Low-grade chronic, systemic inflammation caused by high levels of circulating cytokines is an emerging factor in crossover studies of depression, anxiety, metabolic disorders, autoimmune disorders, and rheumatoid arthritis . A cytokine is a small protein released by cells that has a specific effect on the interactions between cells . Cytokines influence brain neurotransmitters that either affect the brain positively (brain plasticity) or negatively (pro-inflammatory) in the HPA axis [38. 40]. (Brian doesn’t like pro-inflammatory cytokines).
Stress (anxiety) and depression are both associated with activation of our immune system. Activation of this system is helpful in terms of fighting off germs and viruses however if the immune system is constantly inflamed due to chronic stress, our anti-inflammatory response diminishes and leaves us vulnerable to continual infections, and diseases. When inflammation is persistent, it causes an increase in production of inflammatory cytokines [38, 40].
Increased cytokines interfere with tryptophan availability which reduces the production, release, and synaptic brain uptake of serotonin. From what we discussed earlier, this further explains how serotonin activity is diminished and leads to the development of depression .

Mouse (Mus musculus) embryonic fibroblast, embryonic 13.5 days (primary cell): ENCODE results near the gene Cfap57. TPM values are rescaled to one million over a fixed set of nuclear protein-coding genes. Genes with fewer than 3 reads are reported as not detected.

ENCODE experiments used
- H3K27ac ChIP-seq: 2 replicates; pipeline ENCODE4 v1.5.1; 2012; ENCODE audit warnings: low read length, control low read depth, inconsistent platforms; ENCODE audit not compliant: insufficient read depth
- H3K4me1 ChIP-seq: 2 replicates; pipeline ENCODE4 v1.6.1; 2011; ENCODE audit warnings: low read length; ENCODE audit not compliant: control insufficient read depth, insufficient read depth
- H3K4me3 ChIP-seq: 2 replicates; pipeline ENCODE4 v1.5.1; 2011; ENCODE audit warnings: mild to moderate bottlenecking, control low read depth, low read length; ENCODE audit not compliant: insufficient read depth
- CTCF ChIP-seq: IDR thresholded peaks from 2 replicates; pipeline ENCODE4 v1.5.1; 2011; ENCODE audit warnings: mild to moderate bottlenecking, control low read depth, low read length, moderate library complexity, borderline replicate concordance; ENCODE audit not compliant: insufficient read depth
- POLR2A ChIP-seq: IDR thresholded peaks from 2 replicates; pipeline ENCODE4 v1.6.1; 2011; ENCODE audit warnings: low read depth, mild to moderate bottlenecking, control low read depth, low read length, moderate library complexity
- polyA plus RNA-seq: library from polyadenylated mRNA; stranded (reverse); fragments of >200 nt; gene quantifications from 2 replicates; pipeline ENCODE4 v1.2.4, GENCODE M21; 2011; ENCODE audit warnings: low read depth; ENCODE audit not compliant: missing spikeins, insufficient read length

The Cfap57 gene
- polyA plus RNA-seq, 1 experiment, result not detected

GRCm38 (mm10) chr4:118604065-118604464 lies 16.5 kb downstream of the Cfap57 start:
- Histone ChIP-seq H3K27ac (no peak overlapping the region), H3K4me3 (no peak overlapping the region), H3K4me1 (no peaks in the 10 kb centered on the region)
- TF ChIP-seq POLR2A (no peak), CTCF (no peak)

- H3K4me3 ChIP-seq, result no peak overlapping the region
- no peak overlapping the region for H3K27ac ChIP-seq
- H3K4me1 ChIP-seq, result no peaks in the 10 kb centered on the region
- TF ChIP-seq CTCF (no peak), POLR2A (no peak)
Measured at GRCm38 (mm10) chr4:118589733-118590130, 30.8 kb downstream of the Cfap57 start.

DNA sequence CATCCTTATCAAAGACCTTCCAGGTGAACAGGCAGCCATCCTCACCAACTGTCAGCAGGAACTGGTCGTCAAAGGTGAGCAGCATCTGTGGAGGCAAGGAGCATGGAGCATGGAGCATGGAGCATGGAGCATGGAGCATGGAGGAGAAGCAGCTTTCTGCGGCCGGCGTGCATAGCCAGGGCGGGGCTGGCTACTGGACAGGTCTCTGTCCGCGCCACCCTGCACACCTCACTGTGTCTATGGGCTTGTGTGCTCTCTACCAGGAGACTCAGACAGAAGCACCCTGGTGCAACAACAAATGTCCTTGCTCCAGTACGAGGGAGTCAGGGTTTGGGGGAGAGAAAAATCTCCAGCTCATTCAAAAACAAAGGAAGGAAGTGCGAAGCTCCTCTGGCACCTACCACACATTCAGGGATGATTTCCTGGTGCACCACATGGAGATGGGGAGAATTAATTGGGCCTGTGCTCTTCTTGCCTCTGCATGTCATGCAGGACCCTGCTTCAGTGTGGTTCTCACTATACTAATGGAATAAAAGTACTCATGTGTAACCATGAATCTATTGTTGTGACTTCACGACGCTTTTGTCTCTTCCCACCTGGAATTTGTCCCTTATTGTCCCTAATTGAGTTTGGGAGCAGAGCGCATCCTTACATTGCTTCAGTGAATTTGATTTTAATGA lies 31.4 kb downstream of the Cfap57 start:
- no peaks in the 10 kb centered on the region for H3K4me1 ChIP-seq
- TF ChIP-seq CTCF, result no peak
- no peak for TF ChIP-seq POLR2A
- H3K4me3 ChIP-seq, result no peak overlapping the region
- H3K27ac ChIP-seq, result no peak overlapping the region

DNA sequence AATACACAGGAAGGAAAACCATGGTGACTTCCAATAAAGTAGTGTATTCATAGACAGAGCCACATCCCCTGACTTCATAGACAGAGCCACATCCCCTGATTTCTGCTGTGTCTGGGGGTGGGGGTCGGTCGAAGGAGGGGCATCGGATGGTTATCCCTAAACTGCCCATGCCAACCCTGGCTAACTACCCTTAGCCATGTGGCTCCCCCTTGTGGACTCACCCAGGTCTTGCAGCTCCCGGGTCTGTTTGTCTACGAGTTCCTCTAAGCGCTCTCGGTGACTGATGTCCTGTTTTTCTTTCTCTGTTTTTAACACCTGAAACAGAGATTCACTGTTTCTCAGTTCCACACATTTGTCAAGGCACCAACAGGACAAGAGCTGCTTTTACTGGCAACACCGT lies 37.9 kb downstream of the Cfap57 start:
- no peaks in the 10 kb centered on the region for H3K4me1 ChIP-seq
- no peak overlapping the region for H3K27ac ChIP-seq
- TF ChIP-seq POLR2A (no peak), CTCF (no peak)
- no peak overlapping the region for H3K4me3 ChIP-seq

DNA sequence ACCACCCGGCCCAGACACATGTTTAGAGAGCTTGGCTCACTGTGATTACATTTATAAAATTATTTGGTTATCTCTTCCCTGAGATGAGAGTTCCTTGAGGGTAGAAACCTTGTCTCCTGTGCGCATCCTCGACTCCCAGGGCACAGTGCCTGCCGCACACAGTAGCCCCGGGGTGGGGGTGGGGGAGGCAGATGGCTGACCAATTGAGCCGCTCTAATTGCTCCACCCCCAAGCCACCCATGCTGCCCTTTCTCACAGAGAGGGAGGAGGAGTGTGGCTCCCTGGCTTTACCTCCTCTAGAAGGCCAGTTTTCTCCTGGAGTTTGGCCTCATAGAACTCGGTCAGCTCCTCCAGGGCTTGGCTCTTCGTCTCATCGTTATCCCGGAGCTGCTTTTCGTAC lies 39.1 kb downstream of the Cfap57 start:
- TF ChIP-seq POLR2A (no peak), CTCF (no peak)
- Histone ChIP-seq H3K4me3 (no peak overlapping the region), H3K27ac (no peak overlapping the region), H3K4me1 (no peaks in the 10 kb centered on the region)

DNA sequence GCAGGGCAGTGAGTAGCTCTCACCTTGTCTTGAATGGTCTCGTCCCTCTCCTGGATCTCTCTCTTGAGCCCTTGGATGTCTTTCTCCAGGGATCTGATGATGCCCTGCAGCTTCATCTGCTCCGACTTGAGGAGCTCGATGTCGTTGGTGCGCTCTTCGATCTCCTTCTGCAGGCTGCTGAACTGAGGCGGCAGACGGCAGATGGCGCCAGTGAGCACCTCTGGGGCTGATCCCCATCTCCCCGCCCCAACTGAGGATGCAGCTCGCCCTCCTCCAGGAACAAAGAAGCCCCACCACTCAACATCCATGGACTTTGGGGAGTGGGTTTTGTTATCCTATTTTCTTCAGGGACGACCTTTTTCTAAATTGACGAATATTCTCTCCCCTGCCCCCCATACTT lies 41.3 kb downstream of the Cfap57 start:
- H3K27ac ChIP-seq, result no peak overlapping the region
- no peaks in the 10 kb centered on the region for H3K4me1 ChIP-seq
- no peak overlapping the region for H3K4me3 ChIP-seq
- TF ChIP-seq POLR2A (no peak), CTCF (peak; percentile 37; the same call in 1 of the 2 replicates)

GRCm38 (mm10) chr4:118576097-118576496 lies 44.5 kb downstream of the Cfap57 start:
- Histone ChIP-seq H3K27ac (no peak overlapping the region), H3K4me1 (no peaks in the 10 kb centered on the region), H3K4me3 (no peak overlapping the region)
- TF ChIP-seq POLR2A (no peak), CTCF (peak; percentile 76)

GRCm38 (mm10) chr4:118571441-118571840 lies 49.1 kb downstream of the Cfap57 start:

Clinical studies confirm this research. When certain cytokines are administered to patients, they deplete available serotonin and typical symptoms of depression and increased anxiety emerge. High levels of inflammation not only cause mitochondrial dysfunction but can also change thoughts, emotions, motivations and behaviors. For example, when we have a viral infection we generally become lethargic, unmotivated and want to just stay I bed . This is a perfectly normal response, as resting allows for the conservation of resources that the body needs for survival and recovery.
On a positive note, the Mediterranean and plant-based eating styles seem promising for alleviating and recovering from many of the symptoms of chronic inflammation.